Leap of Faith: Inside the Movement to Build an Audience of Citizens
A look at the news literacy movement.
Letter from the Guest Editor
Dean Miller offers his insights on the promotion of youth media literacy programs and civic engagement using news literacy.
Linking Learning: Connecting Traditional and Media Literacies in the 21st Century Learning
Despite decades of work to include media literacy education in academic learning (Hobbs and Jensen 2009), Young describes how the American education system continues to emphasize its focus on testing of traditional literacy.
Media Education in the University: Enhancing Media Literary through First Year Undergraduate Coursework
Williamson’s piece provides a case study of a first-year university subject designed to assist the development of media literacy. The context is one of ongoing debate about the purpose and role of media courses.
Media Literacy and Media Bias: Are Media Literacy Students Less Susceptible to Nonverbal Judgment Biases?
Past research has shown that people judge a TV interviewee more favorably when the interviewer’s nonverbal behavior toward the
interviewee is friendly rather than hostile. This study examined whether students who participated in a media literacy course could be less susceptible to this media bias.
Media Literacy Education: On the Move
Margaret Hagood’s brief retrospective analysis on the future of media literacy education in schools.
Media Literacy Education from Kindergarten to College: A Comparison of How Media Literacy is Addressed Across the Educational System
A piece by Hans Schmidt on the study of media literacy education at all levels of the education system.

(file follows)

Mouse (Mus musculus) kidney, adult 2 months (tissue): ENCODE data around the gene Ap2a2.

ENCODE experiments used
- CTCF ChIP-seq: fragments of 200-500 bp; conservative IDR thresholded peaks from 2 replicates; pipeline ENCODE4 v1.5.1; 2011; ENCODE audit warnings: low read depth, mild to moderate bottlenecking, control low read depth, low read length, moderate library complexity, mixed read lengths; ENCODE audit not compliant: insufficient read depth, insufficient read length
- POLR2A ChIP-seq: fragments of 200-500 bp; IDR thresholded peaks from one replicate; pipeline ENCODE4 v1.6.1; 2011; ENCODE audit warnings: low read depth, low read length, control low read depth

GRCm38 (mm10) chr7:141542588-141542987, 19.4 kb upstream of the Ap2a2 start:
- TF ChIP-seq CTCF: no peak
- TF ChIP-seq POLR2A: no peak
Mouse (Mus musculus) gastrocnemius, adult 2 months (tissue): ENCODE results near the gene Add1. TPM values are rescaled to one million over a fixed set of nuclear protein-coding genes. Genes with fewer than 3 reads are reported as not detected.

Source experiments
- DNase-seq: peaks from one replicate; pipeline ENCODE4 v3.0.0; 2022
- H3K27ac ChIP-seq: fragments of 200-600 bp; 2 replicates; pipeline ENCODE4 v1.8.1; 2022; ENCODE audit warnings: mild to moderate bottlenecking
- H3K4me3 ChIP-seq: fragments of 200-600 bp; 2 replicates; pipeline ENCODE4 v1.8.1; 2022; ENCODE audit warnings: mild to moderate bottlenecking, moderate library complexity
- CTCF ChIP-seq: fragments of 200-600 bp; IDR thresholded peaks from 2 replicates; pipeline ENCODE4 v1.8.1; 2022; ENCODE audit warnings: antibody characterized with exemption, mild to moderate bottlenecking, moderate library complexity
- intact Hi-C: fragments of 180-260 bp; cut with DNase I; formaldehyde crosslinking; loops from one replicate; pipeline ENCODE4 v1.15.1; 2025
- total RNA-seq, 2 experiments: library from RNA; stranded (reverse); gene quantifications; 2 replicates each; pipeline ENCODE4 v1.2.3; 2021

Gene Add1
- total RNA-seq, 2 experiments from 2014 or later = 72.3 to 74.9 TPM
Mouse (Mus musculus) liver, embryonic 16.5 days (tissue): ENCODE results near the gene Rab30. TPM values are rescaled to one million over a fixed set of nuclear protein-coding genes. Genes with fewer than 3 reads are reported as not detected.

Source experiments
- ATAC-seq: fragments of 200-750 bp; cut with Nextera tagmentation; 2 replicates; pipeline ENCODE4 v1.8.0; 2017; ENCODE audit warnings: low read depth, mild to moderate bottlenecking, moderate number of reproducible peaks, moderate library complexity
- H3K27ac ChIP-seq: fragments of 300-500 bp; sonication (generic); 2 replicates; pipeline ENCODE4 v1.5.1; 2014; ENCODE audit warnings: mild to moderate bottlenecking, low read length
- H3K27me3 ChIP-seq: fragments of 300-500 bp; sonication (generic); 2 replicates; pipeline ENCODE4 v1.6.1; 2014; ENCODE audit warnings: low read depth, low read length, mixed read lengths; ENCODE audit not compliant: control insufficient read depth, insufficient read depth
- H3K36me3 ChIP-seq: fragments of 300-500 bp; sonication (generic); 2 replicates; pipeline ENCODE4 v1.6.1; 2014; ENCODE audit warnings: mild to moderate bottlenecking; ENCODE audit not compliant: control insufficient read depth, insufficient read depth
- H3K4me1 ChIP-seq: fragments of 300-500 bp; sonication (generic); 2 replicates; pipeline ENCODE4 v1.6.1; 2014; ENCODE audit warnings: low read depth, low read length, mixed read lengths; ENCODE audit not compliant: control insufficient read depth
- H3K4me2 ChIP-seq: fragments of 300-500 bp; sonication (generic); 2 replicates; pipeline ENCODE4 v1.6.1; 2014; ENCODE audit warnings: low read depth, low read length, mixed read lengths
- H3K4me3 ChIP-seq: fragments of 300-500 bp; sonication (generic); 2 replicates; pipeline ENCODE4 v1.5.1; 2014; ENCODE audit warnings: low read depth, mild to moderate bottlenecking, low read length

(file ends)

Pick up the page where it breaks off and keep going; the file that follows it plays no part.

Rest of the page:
Media Literacy Training Reduces Perception of Bias
Researchers found those exposed to a media literacy presentation were less likely to perceive a story on a controversial issue to be biased.
Media Literacy: Empowering Youth Worldwide
A report examining how media literacy education for youth can help prepare children and young adults for lives of active inquiry and give them a better understanding of the ties between information, community, and democracy. The report delves into the resources needed by schools and the expertise and training needed by educators to teach media literacy. This report is the third in a series of three on the status of U.S. and international understanding of and funding for media literacy.
Media Literacy: Citizen Journalists
Citizen journalists are quickly becoming a potent force for creating, supporting, and building open and democratic societies. Yet they often have no formal training or understanding of the essential roles independent media play in ensuring accountable and transparent government. Training is needed to help citizen journalists learn and adopt standards of fairness, accuracy, and ethics. This report is the second in a series of three on the status of U.S. and international understanding of and funding for media literacy.
Media Literacy, Congratualtions! Now, the Next Step
This essay discusses the growing recognition of media literacy education’s part in the preparation of citizens and the need for more media literacy programs within K-12 schools
Media Literacy: Good News
This article looks at the importance of media literacy to students and how teachers should teach their students how to deconstruct media.
Media Literacy: Understanding the News
This report examines efforts to promote public understanding of the role of media in a democracy, as well as give the public the skills they need to analyze and participate in the news process. The report is part of a three-part series looking at media literacy trends around the world and was commissioned by the Center for International Media Assistance (CIMA) at the National Endowment for Democracy (NED).
News Literacy: A News Lens for Youth MediaIn this piece, scholar Katina Paron examines how the trend of teaching news literacy to youth is expanding across the country.
News Literacy in High School and Middle Grades: Why We Need it Now More than Ever Before
Stephen Shultz looks at the importance of teaching news literacy in high school and middle schools across the nation.